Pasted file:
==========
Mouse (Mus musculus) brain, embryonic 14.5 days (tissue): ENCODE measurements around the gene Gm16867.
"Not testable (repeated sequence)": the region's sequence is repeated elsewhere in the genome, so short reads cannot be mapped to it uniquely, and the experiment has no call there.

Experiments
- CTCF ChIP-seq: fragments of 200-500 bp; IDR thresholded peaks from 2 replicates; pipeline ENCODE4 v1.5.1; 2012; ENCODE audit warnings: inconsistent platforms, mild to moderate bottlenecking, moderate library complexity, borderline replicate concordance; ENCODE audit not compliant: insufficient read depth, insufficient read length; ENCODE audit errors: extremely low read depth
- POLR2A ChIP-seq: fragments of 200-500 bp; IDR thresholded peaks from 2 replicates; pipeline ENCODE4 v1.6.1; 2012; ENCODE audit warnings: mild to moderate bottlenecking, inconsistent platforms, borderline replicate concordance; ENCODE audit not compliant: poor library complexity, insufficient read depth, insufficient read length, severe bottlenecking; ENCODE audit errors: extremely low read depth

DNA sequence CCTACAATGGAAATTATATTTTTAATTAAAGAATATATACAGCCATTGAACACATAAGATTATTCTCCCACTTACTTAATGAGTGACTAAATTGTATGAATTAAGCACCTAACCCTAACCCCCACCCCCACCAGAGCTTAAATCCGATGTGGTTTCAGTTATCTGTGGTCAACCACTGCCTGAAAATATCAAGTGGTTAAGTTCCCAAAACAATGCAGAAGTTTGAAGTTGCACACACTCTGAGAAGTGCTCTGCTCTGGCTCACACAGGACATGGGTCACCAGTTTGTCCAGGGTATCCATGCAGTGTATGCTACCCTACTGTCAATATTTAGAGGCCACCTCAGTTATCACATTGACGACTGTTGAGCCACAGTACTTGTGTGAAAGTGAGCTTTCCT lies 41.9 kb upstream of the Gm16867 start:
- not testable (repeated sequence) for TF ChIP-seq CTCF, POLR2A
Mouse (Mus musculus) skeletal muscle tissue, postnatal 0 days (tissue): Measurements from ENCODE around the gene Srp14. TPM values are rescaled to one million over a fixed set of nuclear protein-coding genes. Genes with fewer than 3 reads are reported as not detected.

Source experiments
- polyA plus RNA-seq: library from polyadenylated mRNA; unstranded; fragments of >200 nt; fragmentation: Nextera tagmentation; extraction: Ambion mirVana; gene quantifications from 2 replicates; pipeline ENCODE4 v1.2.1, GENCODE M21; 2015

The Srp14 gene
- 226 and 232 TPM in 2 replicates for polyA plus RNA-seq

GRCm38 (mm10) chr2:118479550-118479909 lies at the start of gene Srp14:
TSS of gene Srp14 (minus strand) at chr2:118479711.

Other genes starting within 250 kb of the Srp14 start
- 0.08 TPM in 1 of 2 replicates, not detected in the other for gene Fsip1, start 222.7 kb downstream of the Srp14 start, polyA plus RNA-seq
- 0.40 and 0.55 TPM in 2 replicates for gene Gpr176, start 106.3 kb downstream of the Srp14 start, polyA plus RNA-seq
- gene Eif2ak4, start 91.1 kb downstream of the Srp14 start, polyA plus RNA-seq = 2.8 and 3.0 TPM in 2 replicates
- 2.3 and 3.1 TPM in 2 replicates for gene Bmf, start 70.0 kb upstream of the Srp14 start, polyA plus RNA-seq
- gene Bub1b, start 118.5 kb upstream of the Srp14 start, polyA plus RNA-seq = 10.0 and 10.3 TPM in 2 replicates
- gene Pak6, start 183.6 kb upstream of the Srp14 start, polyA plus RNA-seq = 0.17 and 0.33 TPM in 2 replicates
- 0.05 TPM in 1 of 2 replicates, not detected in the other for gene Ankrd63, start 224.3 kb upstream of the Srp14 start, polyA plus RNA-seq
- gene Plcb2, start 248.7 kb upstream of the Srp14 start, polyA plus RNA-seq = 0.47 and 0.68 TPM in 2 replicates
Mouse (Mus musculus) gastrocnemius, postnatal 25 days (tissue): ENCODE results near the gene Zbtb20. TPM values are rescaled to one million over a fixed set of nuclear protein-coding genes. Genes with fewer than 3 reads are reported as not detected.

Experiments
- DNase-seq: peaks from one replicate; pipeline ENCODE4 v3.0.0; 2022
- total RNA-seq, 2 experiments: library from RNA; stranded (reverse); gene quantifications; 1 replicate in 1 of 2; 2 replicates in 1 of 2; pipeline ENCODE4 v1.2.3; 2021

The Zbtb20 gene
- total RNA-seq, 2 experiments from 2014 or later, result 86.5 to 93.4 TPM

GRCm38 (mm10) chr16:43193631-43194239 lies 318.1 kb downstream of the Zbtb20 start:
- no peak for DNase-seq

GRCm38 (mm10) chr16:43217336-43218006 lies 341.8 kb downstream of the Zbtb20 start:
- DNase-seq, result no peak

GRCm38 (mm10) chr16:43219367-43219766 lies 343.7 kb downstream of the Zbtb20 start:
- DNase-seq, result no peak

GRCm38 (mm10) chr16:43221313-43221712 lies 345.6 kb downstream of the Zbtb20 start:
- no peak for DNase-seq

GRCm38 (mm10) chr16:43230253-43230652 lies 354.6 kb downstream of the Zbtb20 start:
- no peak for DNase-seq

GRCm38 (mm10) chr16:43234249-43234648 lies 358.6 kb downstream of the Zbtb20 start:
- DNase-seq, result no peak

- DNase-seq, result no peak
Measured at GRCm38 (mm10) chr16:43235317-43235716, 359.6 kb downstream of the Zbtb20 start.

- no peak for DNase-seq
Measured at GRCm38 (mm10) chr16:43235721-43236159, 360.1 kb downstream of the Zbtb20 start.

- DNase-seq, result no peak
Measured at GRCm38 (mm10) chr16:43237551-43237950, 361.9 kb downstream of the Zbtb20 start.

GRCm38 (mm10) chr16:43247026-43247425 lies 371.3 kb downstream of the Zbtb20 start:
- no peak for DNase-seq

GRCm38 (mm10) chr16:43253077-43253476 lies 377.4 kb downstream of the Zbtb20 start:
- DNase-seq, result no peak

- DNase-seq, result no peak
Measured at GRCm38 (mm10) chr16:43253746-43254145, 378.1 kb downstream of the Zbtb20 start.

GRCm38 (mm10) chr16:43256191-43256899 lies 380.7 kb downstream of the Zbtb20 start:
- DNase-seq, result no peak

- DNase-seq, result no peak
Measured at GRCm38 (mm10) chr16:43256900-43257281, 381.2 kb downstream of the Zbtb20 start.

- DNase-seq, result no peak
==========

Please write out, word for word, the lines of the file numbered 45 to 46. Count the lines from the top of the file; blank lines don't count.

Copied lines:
Measured at GRCm38 (mm10) chr16:43235721-43236159, 360.1 kb downstream of the Zbtb20 start.

- DNase-seq, result no peak